This past week, I presented a talk about young adult literature to the Literature Committee of my city’s Woman’s Club. Due to a scheduling snafu, my audience consisted of five women instead of the anticipated 20 or so, and two of the attendees had to leave early because they were greeters at the club’s expo for vendors!
There I was with my suitcase of sample books and a presentation I’d spent days and days preparing—all for this handful of people. So was it worth it?
Absolutely. The women who did attend were effusive and appreciative. They even took notes! Beyond the connection I made with these women, however, the process of researching YA literature reminded me of how what we do as YA writers matters.
I’m often asked about why I write for young adults instead of the adult market. I usually answer that question in terms of my personal background of working extensively with teens and being a lifelong reader and fan of YA fiction. But Michael Cart’s 2011 book, Young Adult Literature, From Romance to Realism (2011), as well as more current research on adolescents, has strengthened my perception that writing for this age group is an important way to make a positive difference in young people’s lives. And in many ways, this work has never been more vital. Drawing heavily on Cart’s work, here is some of what I said:
Our teens are coming of age at such a challenging time. Our politics are severely polarized, the specters of gun violence and global climate change weigh heavily upon them, and the gap between rich and poor is growing. It used to be that teens could count on doing better economically than their parents had, but now there is no guarantee of that. The competition to try to get ahead by attending a prestigious college, not to mention the cost of college and student loan debt, have skyrocketed. We live in anxious times, and the research on teens’ mental health reflects that. According to the Child Mind Institute, nearly one in three adolescents will develop an anxiety disorder by the age of 18. And the number of teens who’ve had a depressive episode went up 37 percent between 2005 and 2014.
Meantime, our society is growing increasingly diverse. By the year 2050, people of color will constitute more than half of the American population. In our increasingly diverse society where our teens are trying to sort out issues of identity—who they are and who they dream of being, they’re grappling with the fallout from systemic racism, homophobia, and xenophobia.
What’s going on in our schools reflects the increasing challenges of coming of age. As researcher Thomas Jacobs pointed out, in the 1940s, the top discipline problems in schools were talking, chewing gum, making noise, running in the halls, getting out of turn in line, and not putting trash in the wastebaskets. By the nineties, the top discipline problem was alcohol and drug abuse, followed by pregnancy, suicide, rape, assault, arson, murder, vandalism, and gang fights.
In addition, according to the CDC, at least one in four adolescents has been victimized by an abusive dating partner.
Bullying is also a significant problem for our young people. According to the National Center for Education Statistics, more than one-fourth of students say they have been bullied at school. And going home offers no respite, because now we have rampant cyberbullying on social media.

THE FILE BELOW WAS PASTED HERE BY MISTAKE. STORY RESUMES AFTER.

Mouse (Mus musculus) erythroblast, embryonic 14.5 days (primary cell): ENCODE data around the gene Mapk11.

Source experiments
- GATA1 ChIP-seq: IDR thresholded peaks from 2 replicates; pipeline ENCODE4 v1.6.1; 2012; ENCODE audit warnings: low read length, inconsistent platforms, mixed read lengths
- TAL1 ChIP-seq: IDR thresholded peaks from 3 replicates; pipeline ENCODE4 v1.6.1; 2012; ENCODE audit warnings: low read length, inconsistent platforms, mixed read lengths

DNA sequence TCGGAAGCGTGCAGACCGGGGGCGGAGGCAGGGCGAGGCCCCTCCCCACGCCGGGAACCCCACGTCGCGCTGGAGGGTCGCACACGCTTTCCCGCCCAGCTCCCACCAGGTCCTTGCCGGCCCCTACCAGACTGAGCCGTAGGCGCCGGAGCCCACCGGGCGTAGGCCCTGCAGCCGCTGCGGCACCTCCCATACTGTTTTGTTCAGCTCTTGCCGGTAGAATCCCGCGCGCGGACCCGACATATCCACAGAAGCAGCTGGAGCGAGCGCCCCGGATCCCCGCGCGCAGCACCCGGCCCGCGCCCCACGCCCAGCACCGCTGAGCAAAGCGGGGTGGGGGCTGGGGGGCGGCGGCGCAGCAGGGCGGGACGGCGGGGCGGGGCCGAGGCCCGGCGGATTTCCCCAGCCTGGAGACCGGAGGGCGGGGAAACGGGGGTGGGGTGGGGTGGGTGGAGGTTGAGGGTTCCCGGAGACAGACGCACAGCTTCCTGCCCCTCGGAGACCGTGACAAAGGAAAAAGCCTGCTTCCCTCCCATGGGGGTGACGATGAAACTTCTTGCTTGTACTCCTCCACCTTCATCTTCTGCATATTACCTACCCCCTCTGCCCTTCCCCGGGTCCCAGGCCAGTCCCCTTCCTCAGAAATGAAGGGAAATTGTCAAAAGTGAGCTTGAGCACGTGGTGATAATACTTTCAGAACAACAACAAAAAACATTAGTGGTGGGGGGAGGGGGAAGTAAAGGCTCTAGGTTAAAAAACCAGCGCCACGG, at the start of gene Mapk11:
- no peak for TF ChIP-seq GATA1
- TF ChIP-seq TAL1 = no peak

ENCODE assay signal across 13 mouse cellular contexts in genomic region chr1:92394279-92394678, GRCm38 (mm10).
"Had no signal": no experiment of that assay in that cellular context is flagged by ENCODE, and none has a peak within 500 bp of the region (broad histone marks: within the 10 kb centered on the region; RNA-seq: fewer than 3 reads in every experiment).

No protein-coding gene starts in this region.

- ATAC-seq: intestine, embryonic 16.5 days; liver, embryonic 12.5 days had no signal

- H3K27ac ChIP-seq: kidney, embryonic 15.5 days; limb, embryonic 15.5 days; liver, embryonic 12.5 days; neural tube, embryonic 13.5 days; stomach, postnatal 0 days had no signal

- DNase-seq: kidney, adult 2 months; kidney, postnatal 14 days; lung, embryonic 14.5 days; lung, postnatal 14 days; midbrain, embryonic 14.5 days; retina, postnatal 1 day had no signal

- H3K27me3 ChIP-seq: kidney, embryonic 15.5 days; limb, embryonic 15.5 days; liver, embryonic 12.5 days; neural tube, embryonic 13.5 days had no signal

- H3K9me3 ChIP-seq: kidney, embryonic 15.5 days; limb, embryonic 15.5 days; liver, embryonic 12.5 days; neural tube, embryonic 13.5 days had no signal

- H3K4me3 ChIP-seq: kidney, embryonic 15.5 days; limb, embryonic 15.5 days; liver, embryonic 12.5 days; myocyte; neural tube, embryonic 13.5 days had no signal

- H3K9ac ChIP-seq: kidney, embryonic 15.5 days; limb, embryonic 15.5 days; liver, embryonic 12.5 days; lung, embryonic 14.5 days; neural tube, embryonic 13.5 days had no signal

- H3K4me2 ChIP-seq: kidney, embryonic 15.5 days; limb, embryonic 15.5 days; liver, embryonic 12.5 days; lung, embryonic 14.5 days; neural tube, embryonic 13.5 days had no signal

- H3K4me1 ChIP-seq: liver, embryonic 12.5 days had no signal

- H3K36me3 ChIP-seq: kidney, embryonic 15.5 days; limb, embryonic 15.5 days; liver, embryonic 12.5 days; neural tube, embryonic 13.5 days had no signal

As evidenced by these dating violence and bullying statistics, lack of empathy among youth is a serious problem. And as young adult author Gayle Forman has termed them, YA novels are wonderful “empathy-delivery devices.” As Cart points out, unlike other media, books can take readers into the interior lives of characters in ways that television and video can’t. He notes that the best fiction offers essential opportunities for cultivating empathy, for feeling sympathy and emotional engagement with others. This is one reason why he feels that multicultural literature is so important. He argues that “it enables us not only to see ourselves in the pages of good books but also to see others, to eavesdrop on their hearts, to come to understanding” and appreciate our commonality.
In addition to fostering empathy and understanding of the struggles of others, books can offer comfort to those who are suffering. As award winning YA author Chris Crutcher notes, “I have never met a depressed person, or an anxious person, or a fearful person who was not encouraged by the knowledge that others feel the same way they do.”
In addition, it’s important to encourage our teens to read because in this age of addictive social media, research indicates they are reading less, and we know that reading is connected to success in school and life. According to research published by the American Psychological Association, in 1984, 64 percent of teens reported that they read often. In recent years, less than 20 percent of U.S. teens report reading a book, magazine, or newspaper daily for pleasure, while more than 80 percent use social media every day. Meantime, far too many of our children are unable to read at a proficient level. According to the National Center for Education Statistics, between 1998 and 2015, reading scores for 12th graders declined. More than 60 percent were not proficient readers.
In sum, young people need good books that will encourage them to read and will foster empathy and offer comfort in hard times. It feels good to know that the work I do as a YA writer matters.
Next week, I’ll share my thoughts on choosing books for teens on your holiday list from the wide range of YA books out there. And of course, dear readers, I’d love your thoughts on finding books for the special young people in your life.